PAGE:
Today’s business professional must have a clear understanding of both the positive as well as the potentially negative uses of these technologies. This requires not only knowledge but also cultivating the skills to maximize the positive use while mitigating the negative ones. Managers also have the additional responsibility for coaching these skills to those whom they lead.

New Communication Skills

With all this technological change in communication tools; smartphones, email, texting, instant messaging, virtual meetings and so forth, many managers struggle with how to effectively use these tools to communicate with their teams. When is it better communicate face to face vs. sending an email? How long should a conference call be in order to remain impactful and keep people’s attention? What does “death by PowerPoint” mean? How do you disconnect from all of these devices at the end of the day?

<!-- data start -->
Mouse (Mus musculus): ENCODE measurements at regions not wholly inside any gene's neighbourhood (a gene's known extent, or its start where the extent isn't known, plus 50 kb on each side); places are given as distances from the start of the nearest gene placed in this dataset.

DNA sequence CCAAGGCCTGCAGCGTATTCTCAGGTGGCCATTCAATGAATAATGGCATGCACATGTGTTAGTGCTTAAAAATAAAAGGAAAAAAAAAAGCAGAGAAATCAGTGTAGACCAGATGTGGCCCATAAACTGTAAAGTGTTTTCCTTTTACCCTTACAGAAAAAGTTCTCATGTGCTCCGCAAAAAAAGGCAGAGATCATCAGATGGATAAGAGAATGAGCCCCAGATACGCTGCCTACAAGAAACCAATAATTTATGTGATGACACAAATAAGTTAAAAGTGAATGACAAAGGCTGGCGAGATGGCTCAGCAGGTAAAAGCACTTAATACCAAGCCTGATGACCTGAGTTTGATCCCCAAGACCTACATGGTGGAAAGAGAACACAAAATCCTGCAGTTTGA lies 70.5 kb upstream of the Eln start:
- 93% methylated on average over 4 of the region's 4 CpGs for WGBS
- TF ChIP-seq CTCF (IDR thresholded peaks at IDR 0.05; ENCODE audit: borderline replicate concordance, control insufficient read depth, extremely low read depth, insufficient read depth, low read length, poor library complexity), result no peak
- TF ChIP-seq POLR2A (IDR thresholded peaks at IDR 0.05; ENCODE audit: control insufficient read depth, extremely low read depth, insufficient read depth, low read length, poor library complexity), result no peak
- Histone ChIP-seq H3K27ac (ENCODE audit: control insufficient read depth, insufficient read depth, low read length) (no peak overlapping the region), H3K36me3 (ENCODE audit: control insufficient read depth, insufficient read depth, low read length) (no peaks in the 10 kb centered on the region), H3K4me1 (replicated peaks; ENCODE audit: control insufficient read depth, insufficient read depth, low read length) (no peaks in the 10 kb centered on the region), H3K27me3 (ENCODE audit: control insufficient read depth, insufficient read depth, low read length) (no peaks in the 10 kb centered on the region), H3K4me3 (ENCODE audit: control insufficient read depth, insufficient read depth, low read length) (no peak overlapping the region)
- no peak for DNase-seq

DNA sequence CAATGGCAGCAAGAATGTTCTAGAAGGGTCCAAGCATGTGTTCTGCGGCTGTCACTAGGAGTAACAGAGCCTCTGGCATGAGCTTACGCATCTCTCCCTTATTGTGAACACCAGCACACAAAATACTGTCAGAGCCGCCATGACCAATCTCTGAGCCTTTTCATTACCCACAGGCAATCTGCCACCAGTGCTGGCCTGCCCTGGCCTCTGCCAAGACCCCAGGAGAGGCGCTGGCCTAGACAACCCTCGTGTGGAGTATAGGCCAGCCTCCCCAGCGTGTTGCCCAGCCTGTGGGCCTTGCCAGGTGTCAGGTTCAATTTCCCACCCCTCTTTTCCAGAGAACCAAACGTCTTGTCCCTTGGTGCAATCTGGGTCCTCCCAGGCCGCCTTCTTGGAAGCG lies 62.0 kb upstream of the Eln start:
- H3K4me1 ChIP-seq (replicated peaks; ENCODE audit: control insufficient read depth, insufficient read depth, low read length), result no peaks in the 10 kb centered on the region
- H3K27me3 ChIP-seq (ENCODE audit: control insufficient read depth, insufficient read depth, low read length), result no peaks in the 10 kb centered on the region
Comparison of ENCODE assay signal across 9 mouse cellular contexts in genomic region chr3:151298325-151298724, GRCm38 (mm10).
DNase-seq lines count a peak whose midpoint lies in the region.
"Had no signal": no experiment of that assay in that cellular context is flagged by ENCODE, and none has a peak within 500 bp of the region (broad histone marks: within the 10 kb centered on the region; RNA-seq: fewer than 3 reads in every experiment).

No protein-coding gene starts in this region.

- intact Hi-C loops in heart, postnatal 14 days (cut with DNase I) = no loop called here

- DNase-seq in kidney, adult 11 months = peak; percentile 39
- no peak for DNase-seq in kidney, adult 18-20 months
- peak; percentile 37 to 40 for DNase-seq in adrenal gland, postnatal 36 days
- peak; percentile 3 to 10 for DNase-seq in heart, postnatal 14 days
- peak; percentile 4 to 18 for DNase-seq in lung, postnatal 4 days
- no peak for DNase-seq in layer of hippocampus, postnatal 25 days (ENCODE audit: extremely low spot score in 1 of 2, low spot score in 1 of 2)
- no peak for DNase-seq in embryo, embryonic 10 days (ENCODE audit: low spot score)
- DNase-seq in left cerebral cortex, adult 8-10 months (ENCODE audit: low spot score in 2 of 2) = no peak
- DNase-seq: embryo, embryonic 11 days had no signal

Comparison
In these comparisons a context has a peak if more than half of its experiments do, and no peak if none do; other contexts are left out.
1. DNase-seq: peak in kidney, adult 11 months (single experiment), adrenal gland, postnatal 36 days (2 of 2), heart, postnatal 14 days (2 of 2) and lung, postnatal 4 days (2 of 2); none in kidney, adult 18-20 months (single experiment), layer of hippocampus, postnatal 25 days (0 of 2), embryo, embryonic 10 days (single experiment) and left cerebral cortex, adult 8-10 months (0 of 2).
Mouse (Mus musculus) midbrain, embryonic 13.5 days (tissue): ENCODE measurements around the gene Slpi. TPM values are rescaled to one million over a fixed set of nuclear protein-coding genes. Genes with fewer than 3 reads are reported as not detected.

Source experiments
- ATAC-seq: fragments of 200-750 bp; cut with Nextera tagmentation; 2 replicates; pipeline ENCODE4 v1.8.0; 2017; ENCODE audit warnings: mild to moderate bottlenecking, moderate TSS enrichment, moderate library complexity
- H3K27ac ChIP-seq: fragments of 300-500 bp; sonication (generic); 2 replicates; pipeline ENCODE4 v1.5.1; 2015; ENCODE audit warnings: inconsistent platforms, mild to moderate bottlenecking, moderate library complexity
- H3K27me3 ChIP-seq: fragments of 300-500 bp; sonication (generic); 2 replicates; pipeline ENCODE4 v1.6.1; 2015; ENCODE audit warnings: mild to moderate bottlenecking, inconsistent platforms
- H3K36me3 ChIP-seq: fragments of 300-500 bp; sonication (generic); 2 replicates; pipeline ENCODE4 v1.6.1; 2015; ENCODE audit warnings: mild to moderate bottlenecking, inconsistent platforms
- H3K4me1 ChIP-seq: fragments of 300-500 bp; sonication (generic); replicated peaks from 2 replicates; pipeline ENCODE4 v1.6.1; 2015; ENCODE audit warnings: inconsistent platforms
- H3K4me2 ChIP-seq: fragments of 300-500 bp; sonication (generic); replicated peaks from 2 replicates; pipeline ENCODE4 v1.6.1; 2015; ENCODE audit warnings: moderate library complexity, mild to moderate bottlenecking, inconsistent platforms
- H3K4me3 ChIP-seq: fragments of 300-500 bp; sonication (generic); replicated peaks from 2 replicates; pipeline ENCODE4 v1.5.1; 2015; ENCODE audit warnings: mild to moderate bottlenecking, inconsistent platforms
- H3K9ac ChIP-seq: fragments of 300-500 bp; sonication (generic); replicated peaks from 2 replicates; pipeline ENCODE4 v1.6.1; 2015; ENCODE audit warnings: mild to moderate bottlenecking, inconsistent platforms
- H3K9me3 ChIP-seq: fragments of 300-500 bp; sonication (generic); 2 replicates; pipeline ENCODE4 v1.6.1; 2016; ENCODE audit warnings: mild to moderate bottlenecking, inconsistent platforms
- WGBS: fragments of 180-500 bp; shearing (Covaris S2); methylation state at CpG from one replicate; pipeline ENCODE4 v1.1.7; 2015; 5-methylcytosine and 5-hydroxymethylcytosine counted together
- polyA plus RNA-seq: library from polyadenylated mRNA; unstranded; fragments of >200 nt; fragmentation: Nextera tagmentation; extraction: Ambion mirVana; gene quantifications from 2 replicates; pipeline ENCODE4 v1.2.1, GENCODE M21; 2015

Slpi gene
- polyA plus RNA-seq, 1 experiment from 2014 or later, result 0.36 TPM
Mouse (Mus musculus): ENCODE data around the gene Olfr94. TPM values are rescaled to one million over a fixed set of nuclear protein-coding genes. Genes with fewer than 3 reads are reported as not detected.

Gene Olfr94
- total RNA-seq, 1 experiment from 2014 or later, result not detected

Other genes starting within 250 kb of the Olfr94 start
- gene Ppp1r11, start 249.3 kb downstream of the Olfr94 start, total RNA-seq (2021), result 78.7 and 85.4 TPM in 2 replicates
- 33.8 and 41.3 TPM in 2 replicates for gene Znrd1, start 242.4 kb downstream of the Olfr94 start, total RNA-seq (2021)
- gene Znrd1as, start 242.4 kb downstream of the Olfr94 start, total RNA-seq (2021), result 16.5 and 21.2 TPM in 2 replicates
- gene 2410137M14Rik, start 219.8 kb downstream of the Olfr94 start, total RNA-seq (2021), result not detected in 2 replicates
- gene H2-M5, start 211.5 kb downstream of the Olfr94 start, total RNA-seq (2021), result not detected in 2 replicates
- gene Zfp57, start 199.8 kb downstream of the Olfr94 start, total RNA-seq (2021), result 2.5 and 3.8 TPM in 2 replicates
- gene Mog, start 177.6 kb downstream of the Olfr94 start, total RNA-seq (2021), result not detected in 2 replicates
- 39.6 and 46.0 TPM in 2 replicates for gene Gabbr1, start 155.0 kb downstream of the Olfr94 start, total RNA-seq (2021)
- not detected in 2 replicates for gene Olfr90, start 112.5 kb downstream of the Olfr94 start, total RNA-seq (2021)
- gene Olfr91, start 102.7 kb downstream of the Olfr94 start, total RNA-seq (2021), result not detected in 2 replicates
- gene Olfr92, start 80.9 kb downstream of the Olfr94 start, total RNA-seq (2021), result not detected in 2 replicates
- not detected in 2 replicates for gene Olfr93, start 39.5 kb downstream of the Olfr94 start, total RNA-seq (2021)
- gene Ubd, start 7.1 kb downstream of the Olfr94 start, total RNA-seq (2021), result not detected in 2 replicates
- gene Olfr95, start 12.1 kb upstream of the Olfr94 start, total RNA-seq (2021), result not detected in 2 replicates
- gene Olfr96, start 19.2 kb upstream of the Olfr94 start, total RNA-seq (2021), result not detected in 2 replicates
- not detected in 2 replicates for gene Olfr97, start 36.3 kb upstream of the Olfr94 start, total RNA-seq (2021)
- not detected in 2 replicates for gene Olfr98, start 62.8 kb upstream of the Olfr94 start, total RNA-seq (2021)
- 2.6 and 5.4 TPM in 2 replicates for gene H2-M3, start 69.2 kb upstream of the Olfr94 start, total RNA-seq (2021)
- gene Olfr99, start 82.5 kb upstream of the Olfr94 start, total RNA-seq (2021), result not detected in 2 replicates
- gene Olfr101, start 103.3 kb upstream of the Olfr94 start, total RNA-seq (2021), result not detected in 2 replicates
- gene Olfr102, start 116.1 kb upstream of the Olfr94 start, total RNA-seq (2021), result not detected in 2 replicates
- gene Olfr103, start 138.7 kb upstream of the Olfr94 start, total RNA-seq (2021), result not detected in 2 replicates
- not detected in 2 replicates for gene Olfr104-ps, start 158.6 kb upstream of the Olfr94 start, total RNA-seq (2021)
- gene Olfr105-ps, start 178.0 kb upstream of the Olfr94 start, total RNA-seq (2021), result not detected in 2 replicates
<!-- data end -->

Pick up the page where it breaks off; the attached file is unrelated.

Many of these considerations have arisen in the last decade and require adopting new communication skill sets. These skill sets include communication to oneself as well as to others.

An Age of Insight?

            It has been suggested by many thought leaders that society has already begun to move from an age of knowledge work to an “age of wisdom”. This terminology may come across to business people as too esoteric so perhaps an “age of insights” is more appropriate. With the ever shortening shelf life of knowledge and information, one of the most critical skills of today is the ability to gauge both relevance as well as usefulness of information. Is it relevant or obsolete? How is it useful to the current business climate or needs? What key insights can be taken away to better run the business? In other words, the skill is in absorbing what is useful then moving on. Ironically, it was the famous Japanese Samurai, Miyamoto Musashi, who put it best back in the middle of the Seventeenth Century when he said, “Know how to appreciate the advantages and disadvantages of each thing” (Tokitsu, 2005 p.149).